Preview: DmC Devil May Cry

Aside from Resident Evil 6, one of the other big upcoming Capcom titles I was looking forward to getting hands-on time with at E3 was none other than Ninja Theory’s DmC Devil May Cry. And after spending a good amount of time with the title, I can safely say that this is not only a true Devil May Cry game, but it’s also shaping up to be as good as the most praised entries in the series (DMC 1 and 3). Yeah, I said it.

The following preview is based on two levels Capcom had playable at the show. One was a regular stage meant to get one used to the game’s mechanics, from combat to platforming. The other level was a straight-up boss battle against a grotesque creature. So with that said, keep on reading to find out why this is shaping up to be one of the best entries in the series.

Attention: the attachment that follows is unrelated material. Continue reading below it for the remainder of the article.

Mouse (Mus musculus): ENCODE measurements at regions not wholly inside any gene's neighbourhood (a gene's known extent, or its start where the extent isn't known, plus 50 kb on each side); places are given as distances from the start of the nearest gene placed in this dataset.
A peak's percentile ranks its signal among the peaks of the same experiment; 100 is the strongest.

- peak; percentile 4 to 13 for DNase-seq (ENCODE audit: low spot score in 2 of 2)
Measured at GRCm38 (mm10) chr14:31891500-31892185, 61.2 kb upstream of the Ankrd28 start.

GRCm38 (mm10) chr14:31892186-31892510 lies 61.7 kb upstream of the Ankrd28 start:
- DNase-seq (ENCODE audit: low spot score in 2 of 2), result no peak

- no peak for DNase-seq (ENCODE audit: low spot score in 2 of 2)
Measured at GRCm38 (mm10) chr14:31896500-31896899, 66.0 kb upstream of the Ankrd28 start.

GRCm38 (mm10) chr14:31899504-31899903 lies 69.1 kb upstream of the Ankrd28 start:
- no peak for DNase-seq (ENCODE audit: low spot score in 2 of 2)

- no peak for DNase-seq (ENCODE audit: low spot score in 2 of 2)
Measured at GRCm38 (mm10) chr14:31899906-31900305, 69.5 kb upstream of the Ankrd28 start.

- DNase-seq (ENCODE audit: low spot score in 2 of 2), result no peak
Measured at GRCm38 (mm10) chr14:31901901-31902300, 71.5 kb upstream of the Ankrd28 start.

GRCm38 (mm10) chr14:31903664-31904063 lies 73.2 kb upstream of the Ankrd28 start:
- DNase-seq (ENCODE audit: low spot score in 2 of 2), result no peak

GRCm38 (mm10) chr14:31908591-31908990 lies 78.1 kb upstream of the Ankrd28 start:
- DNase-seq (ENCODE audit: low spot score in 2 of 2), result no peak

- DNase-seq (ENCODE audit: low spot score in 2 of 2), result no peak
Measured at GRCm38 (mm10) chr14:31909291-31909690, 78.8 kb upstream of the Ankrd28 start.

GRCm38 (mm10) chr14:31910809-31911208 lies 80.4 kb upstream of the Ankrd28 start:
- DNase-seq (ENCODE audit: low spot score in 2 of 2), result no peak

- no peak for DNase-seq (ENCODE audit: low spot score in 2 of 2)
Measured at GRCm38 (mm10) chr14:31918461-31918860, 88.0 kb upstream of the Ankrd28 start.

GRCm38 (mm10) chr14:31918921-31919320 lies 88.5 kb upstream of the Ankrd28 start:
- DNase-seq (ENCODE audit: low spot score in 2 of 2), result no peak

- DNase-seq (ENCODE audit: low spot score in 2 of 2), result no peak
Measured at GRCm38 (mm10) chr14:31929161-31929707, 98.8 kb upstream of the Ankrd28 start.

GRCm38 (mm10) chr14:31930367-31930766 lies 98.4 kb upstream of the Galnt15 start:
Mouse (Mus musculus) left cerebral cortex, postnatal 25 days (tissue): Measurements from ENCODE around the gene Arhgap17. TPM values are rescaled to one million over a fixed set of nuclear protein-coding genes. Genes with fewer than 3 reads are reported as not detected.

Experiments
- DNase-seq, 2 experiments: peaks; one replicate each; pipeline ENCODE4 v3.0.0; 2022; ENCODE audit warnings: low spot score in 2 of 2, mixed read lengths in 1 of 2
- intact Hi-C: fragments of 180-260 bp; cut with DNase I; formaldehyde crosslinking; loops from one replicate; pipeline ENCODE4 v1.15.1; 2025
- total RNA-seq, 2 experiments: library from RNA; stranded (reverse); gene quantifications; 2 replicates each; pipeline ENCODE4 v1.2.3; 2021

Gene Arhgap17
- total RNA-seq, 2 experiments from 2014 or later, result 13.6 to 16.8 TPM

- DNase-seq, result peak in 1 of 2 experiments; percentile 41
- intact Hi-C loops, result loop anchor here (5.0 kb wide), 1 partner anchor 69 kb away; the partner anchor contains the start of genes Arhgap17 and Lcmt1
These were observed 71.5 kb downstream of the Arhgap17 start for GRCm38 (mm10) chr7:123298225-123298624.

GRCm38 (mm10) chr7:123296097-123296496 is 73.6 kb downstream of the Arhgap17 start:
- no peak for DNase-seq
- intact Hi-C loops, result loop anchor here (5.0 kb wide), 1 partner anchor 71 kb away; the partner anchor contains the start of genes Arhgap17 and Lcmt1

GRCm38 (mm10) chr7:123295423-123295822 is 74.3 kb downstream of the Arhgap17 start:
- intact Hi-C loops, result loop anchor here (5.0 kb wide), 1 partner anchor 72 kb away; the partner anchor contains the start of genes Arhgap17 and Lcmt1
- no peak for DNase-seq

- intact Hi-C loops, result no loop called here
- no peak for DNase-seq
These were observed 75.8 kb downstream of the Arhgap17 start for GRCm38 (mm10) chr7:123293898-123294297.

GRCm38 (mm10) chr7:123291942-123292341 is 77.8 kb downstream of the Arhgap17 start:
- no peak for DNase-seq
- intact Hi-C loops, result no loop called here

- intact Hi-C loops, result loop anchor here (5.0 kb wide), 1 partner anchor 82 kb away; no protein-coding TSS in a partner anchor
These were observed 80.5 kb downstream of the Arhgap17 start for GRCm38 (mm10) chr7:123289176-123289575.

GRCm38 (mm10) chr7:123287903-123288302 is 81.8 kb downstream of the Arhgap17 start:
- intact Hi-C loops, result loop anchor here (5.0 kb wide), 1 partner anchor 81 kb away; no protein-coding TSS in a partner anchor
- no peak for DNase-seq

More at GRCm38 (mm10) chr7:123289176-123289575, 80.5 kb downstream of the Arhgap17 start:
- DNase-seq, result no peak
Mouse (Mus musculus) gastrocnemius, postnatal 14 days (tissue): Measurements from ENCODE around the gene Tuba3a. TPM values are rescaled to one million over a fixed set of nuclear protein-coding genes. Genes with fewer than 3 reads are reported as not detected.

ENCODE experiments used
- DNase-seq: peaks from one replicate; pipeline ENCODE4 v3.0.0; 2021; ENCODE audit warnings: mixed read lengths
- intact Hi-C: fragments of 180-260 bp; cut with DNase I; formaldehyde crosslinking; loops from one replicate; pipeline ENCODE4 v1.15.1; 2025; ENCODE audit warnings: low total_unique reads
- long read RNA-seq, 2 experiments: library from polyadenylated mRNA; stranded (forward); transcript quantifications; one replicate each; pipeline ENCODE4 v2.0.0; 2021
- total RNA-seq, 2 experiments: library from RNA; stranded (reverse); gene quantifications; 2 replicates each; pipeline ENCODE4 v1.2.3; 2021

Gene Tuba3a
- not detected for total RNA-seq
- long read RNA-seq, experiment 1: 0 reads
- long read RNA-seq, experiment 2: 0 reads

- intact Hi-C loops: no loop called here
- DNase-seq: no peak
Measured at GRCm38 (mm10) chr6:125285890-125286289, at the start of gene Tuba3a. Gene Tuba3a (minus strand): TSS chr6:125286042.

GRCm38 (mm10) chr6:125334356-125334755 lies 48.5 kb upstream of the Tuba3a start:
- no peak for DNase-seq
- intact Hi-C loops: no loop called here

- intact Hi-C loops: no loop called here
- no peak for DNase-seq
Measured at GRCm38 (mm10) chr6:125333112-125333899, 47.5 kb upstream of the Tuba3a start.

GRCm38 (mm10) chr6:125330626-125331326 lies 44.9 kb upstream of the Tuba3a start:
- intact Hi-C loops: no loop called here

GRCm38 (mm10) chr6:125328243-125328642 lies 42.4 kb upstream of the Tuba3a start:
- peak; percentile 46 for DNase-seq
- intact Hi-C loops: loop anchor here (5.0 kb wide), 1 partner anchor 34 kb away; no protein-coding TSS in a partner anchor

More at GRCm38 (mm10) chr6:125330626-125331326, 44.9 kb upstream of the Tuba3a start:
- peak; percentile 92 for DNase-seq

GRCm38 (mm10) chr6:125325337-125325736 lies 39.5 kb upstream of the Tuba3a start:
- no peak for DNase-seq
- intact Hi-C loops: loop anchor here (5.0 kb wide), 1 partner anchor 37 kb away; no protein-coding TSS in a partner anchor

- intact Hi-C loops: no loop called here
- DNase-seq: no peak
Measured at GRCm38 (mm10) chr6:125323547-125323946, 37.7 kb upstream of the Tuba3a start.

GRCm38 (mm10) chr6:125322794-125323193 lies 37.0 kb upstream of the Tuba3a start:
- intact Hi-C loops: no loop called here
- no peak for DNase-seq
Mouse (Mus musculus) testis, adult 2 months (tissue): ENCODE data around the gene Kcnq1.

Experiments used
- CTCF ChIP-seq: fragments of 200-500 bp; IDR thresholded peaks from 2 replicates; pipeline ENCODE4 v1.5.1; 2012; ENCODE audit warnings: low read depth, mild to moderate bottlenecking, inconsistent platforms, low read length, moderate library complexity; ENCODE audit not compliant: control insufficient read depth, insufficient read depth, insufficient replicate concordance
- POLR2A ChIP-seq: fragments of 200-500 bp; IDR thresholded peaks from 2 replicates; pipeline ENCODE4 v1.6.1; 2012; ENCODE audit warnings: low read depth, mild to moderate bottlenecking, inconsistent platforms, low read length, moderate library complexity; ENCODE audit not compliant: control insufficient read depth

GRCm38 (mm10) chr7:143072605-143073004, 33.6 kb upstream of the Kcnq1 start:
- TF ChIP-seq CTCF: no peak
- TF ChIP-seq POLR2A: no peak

Light on story, the first level in the game’s playable E3 build pit us in a demonic city to get reacquainted with– a younger–Dante and his new moves. The main objective was basically to get rid of these eye-ball cameras scattered around the city, but, of course, along the way we were put into a good amount of platforming and combat scenarios, very satisfying ones, too. Let’s start out with the actual “new” in Dante’s arsenal.

See that neat scythe pictured above? Dante whips that new toy out when you activate his Angel powers. This allows for wider, sweeping attacks, which come in handy for crowd control, which can then be followed up by his Demon powered attacks for some satisfying combos. Said Demon powered attacks makes Dante utilize a flaming axe that can easily break through a foe’s defenses. It’s quite useful, and after using this brutal attack you can launch the enemy into the air for some good ol’ aerial raping by Dante and his longtime girl friend, the Rebellion sword. And what a joy it is to pull off combos, as is always the case in a Devil May Cry game.